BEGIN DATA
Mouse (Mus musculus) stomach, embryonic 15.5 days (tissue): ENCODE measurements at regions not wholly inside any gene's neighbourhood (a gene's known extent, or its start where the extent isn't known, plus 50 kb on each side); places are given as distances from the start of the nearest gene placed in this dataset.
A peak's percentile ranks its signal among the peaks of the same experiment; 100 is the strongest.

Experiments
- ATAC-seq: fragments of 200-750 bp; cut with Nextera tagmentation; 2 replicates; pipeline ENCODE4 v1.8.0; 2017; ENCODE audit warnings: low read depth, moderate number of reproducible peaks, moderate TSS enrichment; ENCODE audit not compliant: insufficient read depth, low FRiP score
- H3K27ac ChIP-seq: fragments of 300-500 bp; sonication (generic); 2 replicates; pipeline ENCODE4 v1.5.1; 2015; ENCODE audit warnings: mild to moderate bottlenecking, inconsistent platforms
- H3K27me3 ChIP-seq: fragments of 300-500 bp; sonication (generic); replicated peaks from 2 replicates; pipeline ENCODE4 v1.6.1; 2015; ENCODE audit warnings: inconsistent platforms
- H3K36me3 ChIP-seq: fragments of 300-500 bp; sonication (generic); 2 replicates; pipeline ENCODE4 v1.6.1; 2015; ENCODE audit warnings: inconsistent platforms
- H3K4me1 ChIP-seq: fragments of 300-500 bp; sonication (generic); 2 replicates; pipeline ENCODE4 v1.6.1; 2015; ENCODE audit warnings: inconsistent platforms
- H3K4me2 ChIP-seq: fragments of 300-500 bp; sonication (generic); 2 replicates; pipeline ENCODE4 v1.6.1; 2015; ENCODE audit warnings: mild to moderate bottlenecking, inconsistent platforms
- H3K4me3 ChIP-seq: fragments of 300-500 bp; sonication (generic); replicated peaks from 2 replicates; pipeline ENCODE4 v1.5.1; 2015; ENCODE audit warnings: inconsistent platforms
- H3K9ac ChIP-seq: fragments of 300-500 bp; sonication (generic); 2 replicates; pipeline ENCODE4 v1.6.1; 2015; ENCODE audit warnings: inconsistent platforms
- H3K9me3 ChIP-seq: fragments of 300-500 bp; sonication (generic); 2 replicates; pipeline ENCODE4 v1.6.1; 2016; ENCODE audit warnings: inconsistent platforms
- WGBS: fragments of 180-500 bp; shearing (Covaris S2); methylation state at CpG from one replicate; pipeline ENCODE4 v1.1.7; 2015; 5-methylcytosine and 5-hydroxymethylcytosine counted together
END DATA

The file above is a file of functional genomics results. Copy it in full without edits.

Mouse (Mus musculus) stomach, embryonic 15.5 days (tissue): ENCODE measurements at regions not wholly inside any gene's neighbourhood (a gene's known extent, or its start where the extent isn't known, plus 50 kb on each side); places are given as distances from the start of the nearest gene placed in this dataset.
A peak's percentile ranks its signal among the peaks of the same experiment; 100 is the strongest.

Experiments
- ATAC-seq: fragments of 200-750 bp; cut with Nextera tagmentation; 2 replicates; pipeline ENCODE4 v1.8.0; 2017; ENCODE audit warnings: low read depth, moderate number of reproducible peaks, moderate TSS enrichment; ENCODE audit not compliant: insufficient read depth, low FRiP score
- H3K27ac ChIP-seq: fragments of 300-500 bp; sonication (generic); 2 replicates; pipeline ENCODE4 v1.5.1; 2015; ENCODE audit warnings: mild to moderate bottlenecking, inconsistent platforms
- H3K27me3 ChIP-seq: fragments of 300-500 bp; sonication (generic); replicated peaks from 2 replicates; pipeline ENCODE4 v1.6.1; 2015; ENCODE audit warnings: inconsistent platforms
- H3K36me3 ChIP-seq: fragments of 300-500 bp; sonication (generic); 2 replicates; pipeline ENCODE4 v1.6.1; 2015; ENCODE audit warnings: inconsistent platforms
- H3K4me1 ChIP-seq: fragments of 300-500 bp; sonication (generic); 2 replicates; pipeline ENCODE4 v1.6.1; 2015; ENCODE audit warnings: inconsistent platforms
- H3K4me2 ChIP-seq: fragments of 300-500 bp; sonication (generic); 2 replicates; pipeline ENCODE4 v1.6.1; 2015; ENCODE audit warnings: mild to moderate bottlenecking, inconsistent platforms
- H3K4me3 ChIP-seq: fragments of 300-500 bp; sonication (generic); replicated peaks from 2 replicates; pipeline ENCODE4 v1.5.1; 2015; ENCODE audit warnings: inconsistent platforms
- H3K9ac ChIP-seq: fragments of 300-500 bp; sonication (generic); 2 replicates; pipeline ENCODE4 v1.6.1; 2015; ENCODE audit warnings: inconsistent platforms
- H3K9me3 ChIP-seq: fragments of 300-500 bp; sonication (generic); 2 replicates; pipeline ENCODE4 v1.6.1; 2016; ENCODE audit warnings: inconsistent platforms
- WGBS: fragments of 180-500 bp; shearing (Covaris S2); methylation state at CpG from one replicate; pipeline ENCODE4 v1.1.7; 2015; 5-methylcytosine and 5-hydroxymethylcytosine counted together